Beginning Monday, the Black Lives Matter movement could become a curriculum topic in classrooms across the city.

A Philadelphia School District teachers' group has planned six days of action this week, encouraging educators to introduce optional curriculum and activities - from "The Revolution Is Always Now" coloring pages for very young students to a science lesson about the biology of skin color for older ones.

"This is a critical issue of our time - in our society, but also in our students' lives," said Charlie McGeehan, an English and history teacher and member of the Caucus of Working Educators, an activist group within the Philadelphia Federation of Teachers. "It's important for us to dive in."

That's not a universal sentiment.

Christopher Paslay, an English teacher at Swenson Arts and Technology High School, said he's unequivocally for equal rights and justice for all of his students, regardless of race.

But he takes issue with the Black Lives Matter movement and thinks it has no place in Philadelphia classrooms.

"It challenges nuclear families, and our justice system," Paslay said. "I don't think kids should be taught that Western society is perpetrating a war on black people."

The lessons are not mandatory, and in fact not sponsored or sanctioned either by the school system or the PFT. It's up to individual teachers whether they participate and how, from wearing T-shirts to engaging students in lessons.

That the material may be controversial - even objectionable - to some is not lost on the group, which has encouraged participants to share plans with parents.

The movement has become a shorthand for antipolice sentiment, a notion McGeehan rejects.

"We all deserve fair but critical treatment," said McGeehan, who teaches at the U School, a high school in North Philadelphia. "I don't think that Black Lives Matter is antipolice."

John McNesby, president of FOP Lodge 5 in Philadelphia, said he wasn't a fan of the idea.

"We don't agree with it," he said. "We think there's a lot better subjects that could be taught."

But, McNesby said, he didn't want to make too much of it.

"I don't think many people pay attention to that group," he said of the caucus.

Paslay said he didn't know of any teachers planning Black Lives Matter lessons, and said he thought it was a "fringe thing, but attracting a lot of headlines."

The organizers want teachers to think about lessons based on the 13 tenets of the Black Lives Matter movement, from empathy and diversity to transgender affirming and unapologetically black.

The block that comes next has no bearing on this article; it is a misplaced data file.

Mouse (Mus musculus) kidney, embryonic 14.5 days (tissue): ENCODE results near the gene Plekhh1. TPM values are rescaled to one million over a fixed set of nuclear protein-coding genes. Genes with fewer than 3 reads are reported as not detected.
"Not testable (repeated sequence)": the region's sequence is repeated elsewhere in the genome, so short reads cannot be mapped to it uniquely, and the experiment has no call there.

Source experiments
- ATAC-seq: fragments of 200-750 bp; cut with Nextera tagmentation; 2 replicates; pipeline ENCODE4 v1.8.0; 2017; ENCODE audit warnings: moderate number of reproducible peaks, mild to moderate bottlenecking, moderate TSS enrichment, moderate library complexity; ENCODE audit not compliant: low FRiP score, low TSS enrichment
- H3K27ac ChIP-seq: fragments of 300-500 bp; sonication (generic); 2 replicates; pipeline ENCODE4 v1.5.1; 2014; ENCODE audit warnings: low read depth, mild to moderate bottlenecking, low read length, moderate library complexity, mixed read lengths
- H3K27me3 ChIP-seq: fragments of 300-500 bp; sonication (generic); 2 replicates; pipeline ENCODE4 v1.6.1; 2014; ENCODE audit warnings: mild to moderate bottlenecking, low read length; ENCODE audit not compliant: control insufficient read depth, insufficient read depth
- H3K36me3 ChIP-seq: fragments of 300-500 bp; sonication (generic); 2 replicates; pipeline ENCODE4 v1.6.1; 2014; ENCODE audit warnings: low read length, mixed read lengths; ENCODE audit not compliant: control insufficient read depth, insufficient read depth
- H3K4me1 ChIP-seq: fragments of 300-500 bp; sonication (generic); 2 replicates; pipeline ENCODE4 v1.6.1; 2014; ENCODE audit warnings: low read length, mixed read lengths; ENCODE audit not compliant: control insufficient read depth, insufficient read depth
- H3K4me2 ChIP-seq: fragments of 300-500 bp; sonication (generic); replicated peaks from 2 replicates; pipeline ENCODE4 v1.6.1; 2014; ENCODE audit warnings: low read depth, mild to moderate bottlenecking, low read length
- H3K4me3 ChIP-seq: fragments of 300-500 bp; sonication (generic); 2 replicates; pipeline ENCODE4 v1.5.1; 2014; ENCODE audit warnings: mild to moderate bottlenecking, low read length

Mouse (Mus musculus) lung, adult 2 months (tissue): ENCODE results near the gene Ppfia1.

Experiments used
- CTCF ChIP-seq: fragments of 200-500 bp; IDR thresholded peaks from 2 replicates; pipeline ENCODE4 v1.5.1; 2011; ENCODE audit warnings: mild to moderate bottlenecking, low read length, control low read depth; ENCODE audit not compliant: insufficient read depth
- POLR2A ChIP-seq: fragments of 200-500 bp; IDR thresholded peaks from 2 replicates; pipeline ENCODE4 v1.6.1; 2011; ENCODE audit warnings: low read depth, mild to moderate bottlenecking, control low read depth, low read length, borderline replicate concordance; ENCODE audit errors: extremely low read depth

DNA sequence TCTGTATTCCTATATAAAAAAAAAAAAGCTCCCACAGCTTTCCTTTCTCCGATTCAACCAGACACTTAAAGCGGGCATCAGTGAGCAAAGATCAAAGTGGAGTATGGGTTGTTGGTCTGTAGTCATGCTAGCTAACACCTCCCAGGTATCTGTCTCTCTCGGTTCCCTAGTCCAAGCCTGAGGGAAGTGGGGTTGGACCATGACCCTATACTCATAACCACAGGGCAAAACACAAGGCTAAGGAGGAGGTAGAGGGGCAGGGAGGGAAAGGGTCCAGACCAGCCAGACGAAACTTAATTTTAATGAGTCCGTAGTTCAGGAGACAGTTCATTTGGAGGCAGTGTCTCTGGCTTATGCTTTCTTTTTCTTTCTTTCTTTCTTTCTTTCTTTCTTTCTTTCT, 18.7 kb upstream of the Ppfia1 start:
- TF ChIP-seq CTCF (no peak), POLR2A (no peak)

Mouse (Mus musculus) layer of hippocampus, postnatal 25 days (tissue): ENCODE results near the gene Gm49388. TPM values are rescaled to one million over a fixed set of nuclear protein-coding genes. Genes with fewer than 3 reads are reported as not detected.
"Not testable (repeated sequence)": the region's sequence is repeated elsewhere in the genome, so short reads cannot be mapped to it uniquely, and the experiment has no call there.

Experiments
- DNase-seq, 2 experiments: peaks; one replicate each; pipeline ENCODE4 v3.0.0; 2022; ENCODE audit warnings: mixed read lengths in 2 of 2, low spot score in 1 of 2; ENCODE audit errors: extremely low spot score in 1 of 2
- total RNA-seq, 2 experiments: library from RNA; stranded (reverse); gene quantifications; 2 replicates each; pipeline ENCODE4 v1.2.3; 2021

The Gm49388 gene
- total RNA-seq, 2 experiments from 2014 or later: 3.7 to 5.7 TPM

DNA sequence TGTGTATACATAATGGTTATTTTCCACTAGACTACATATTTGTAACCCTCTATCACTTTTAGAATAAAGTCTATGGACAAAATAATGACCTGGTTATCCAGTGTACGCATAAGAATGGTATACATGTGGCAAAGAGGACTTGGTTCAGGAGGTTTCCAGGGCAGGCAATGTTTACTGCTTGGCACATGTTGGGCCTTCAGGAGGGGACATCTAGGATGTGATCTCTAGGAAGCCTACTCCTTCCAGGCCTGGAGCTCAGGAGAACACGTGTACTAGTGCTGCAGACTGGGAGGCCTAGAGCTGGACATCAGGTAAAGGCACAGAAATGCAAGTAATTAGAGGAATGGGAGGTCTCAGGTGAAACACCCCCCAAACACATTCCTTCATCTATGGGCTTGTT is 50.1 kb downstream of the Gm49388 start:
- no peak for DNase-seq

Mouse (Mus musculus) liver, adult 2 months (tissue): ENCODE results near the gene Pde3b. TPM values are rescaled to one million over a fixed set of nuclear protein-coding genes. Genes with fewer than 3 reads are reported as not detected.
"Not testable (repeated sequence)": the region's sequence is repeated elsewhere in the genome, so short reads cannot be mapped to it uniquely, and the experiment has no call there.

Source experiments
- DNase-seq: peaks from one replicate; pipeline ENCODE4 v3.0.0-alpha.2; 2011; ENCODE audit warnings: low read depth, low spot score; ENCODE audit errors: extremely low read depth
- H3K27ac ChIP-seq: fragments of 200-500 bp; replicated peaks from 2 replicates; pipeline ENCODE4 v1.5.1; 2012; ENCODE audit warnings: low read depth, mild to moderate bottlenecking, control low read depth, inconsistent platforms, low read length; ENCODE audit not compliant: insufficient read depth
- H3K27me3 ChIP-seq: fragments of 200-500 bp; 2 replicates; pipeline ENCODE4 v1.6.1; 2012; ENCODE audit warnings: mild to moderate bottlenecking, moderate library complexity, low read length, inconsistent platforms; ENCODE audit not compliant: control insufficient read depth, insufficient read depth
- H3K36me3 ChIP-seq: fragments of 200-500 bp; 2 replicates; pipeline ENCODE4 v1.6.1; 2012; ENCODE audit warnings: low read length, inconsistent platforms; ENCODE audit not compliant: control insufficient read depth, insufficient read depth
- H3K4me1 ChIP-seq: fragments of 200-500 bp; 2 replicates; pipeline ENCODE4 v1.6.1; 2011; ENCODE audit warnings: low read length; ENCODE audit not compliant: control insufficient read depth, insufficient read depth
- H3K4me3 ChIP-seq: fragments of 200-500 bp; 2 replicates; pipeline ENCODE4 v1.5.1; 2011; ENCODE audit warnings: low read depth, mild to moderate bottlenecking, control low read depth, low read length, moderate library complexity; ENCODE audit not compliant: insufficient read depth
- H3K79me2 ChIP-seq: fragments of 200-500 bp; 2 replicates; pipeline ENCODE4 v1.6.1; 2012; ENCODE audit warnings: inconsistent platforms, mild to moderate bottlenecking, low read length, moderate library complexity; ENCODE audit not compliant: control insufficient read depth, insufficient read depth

They're all important themes in a district where the majority of students are black and brown, McGeehan said. (In Philadelphia, 51 percent of pupils in district schools are black and 21 percent are Latino, according to the district.)

"We have to validate our students' experiences," McGeehan said. "Many of my students have had negative experiences with police officers. To ignore that is to deny their reality in a way that doesn't make sense."

The caucus is stressing that lessons should be developmentally appropriate; it has offered curriculum resources for elementary and secondary students. Members say the themes can easily be incorporated into Common Core standards.

For teachers unsure how to handle the subject of race, the caucus notes that "issues of race are already present in your classroom," event organizers wrote.

"You can raise awareness about this omnipresent aspect of our society without triggering conflict or anxiety in your students," they wrote in organizing materials.

Tamara Anderson, a parent and associate member of the caucus, said Philadelphia's event was inspired by a recent action in Seattle, when thousands of teachers wore T-shirts and taught lessons as a way to promote racial equity in education.

In Philadelphia, the organizers used the Martin Luther King's Birthday holiday as a kickoff. They held a happy hour to bring participants together, and plan not just events during the school day but also extracurricular activities - a parent forum, a film screening.

"We need to have these difficult conversations around bias," said Anderson, whose child attends Hill-Freedman World Academy.

Anderson expects that some families, and some students, may not agree with the movement. It's OK that people are uncomfortable, she said.

"There's a lot of things I don't support for my own child," Anderson said. "But I know for a fact that my daughter is more of a well-rounded person because she is pushed to ask questions."

Organizers said they did not have an exact number of teachers who planned to participate.

H. Lee Whack Jr., a schools spokesman, said the caucus' work is not part of the district's curriculum.

"However, the district encourages teachers to responsibly engage students around pertinent issues to develop critical thinking skills and a respect for the exchange of ideas," Whack said in a statement. "The district regularly encourages schools to look to current-event topics for appropriate teaching content that is also aligned with grade-appropriate standards."

The PFT cannot promote any activity of any caucus within the union, spokesman George Jackson said.